I have now been with IBM, primarily at Research, for 28 years, and have enjoyed every moment. My primary technical area is in scalable and clustered commercial systems, which are multiple computer systems that work together to solve complex problems. Over the years I have contributed to many such systems including the IBMs S/390 Sysplex, one of the first clustered systems in the 1980s; I played a leadership role in IBMs SP2 parallel system, one of the first commercial parallel systems in the 1990s; I led the team that created one of the first scalable and highly available Web servers and the first Olympics Web servers, and more recently, have led the services research team in cloud computing. Over time, my role evolved to leading research teams, defining the strategy, focus areas and translating this to key research projects and impact; this includes leading the Internet Infrastructure and Computing Utilities department at the Watson Research Center in New York, the IBM India Research Lab with sites in New Delhi and Bangalore, and more recently the Service Product Technologies department at Watson Research. When there was the possibility to lead our new Research Lab in Brasil, I jumped this opportunity, and it has been a great experience.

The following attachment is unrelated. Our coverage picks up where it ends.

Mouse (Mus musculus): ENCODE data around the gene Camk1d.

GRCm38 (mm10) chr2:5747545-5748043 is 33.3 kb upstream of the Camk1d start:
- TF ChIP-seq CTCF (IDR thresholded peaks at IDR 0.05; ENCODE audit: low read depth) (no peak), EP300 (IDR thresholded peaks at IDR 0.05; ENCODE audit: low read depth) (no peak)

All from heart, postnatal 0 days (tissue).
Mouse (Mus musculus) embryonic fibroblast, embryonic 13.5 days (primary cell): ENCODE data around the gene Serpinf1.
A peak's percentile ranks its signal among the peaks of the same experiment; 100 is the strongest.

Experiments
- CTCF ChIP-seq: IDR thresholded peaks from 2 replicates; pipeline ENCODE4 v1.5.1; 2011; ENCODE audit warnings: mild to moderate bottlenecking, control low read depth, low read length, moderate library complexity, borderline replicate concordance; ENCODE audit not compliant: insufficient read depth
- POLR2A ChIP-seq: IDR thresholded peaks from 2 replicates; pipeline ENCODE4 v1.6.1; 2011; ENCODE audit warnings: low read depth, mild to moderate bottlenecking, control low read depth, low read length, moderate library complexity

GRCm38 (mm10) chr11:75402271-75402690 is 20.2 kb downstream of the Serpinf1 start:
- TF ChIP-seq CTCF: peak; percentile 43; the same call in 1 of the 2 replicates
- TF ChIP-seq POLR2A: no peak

How has been the process of selecting Brazil as the location for the newest IBM Research Lab?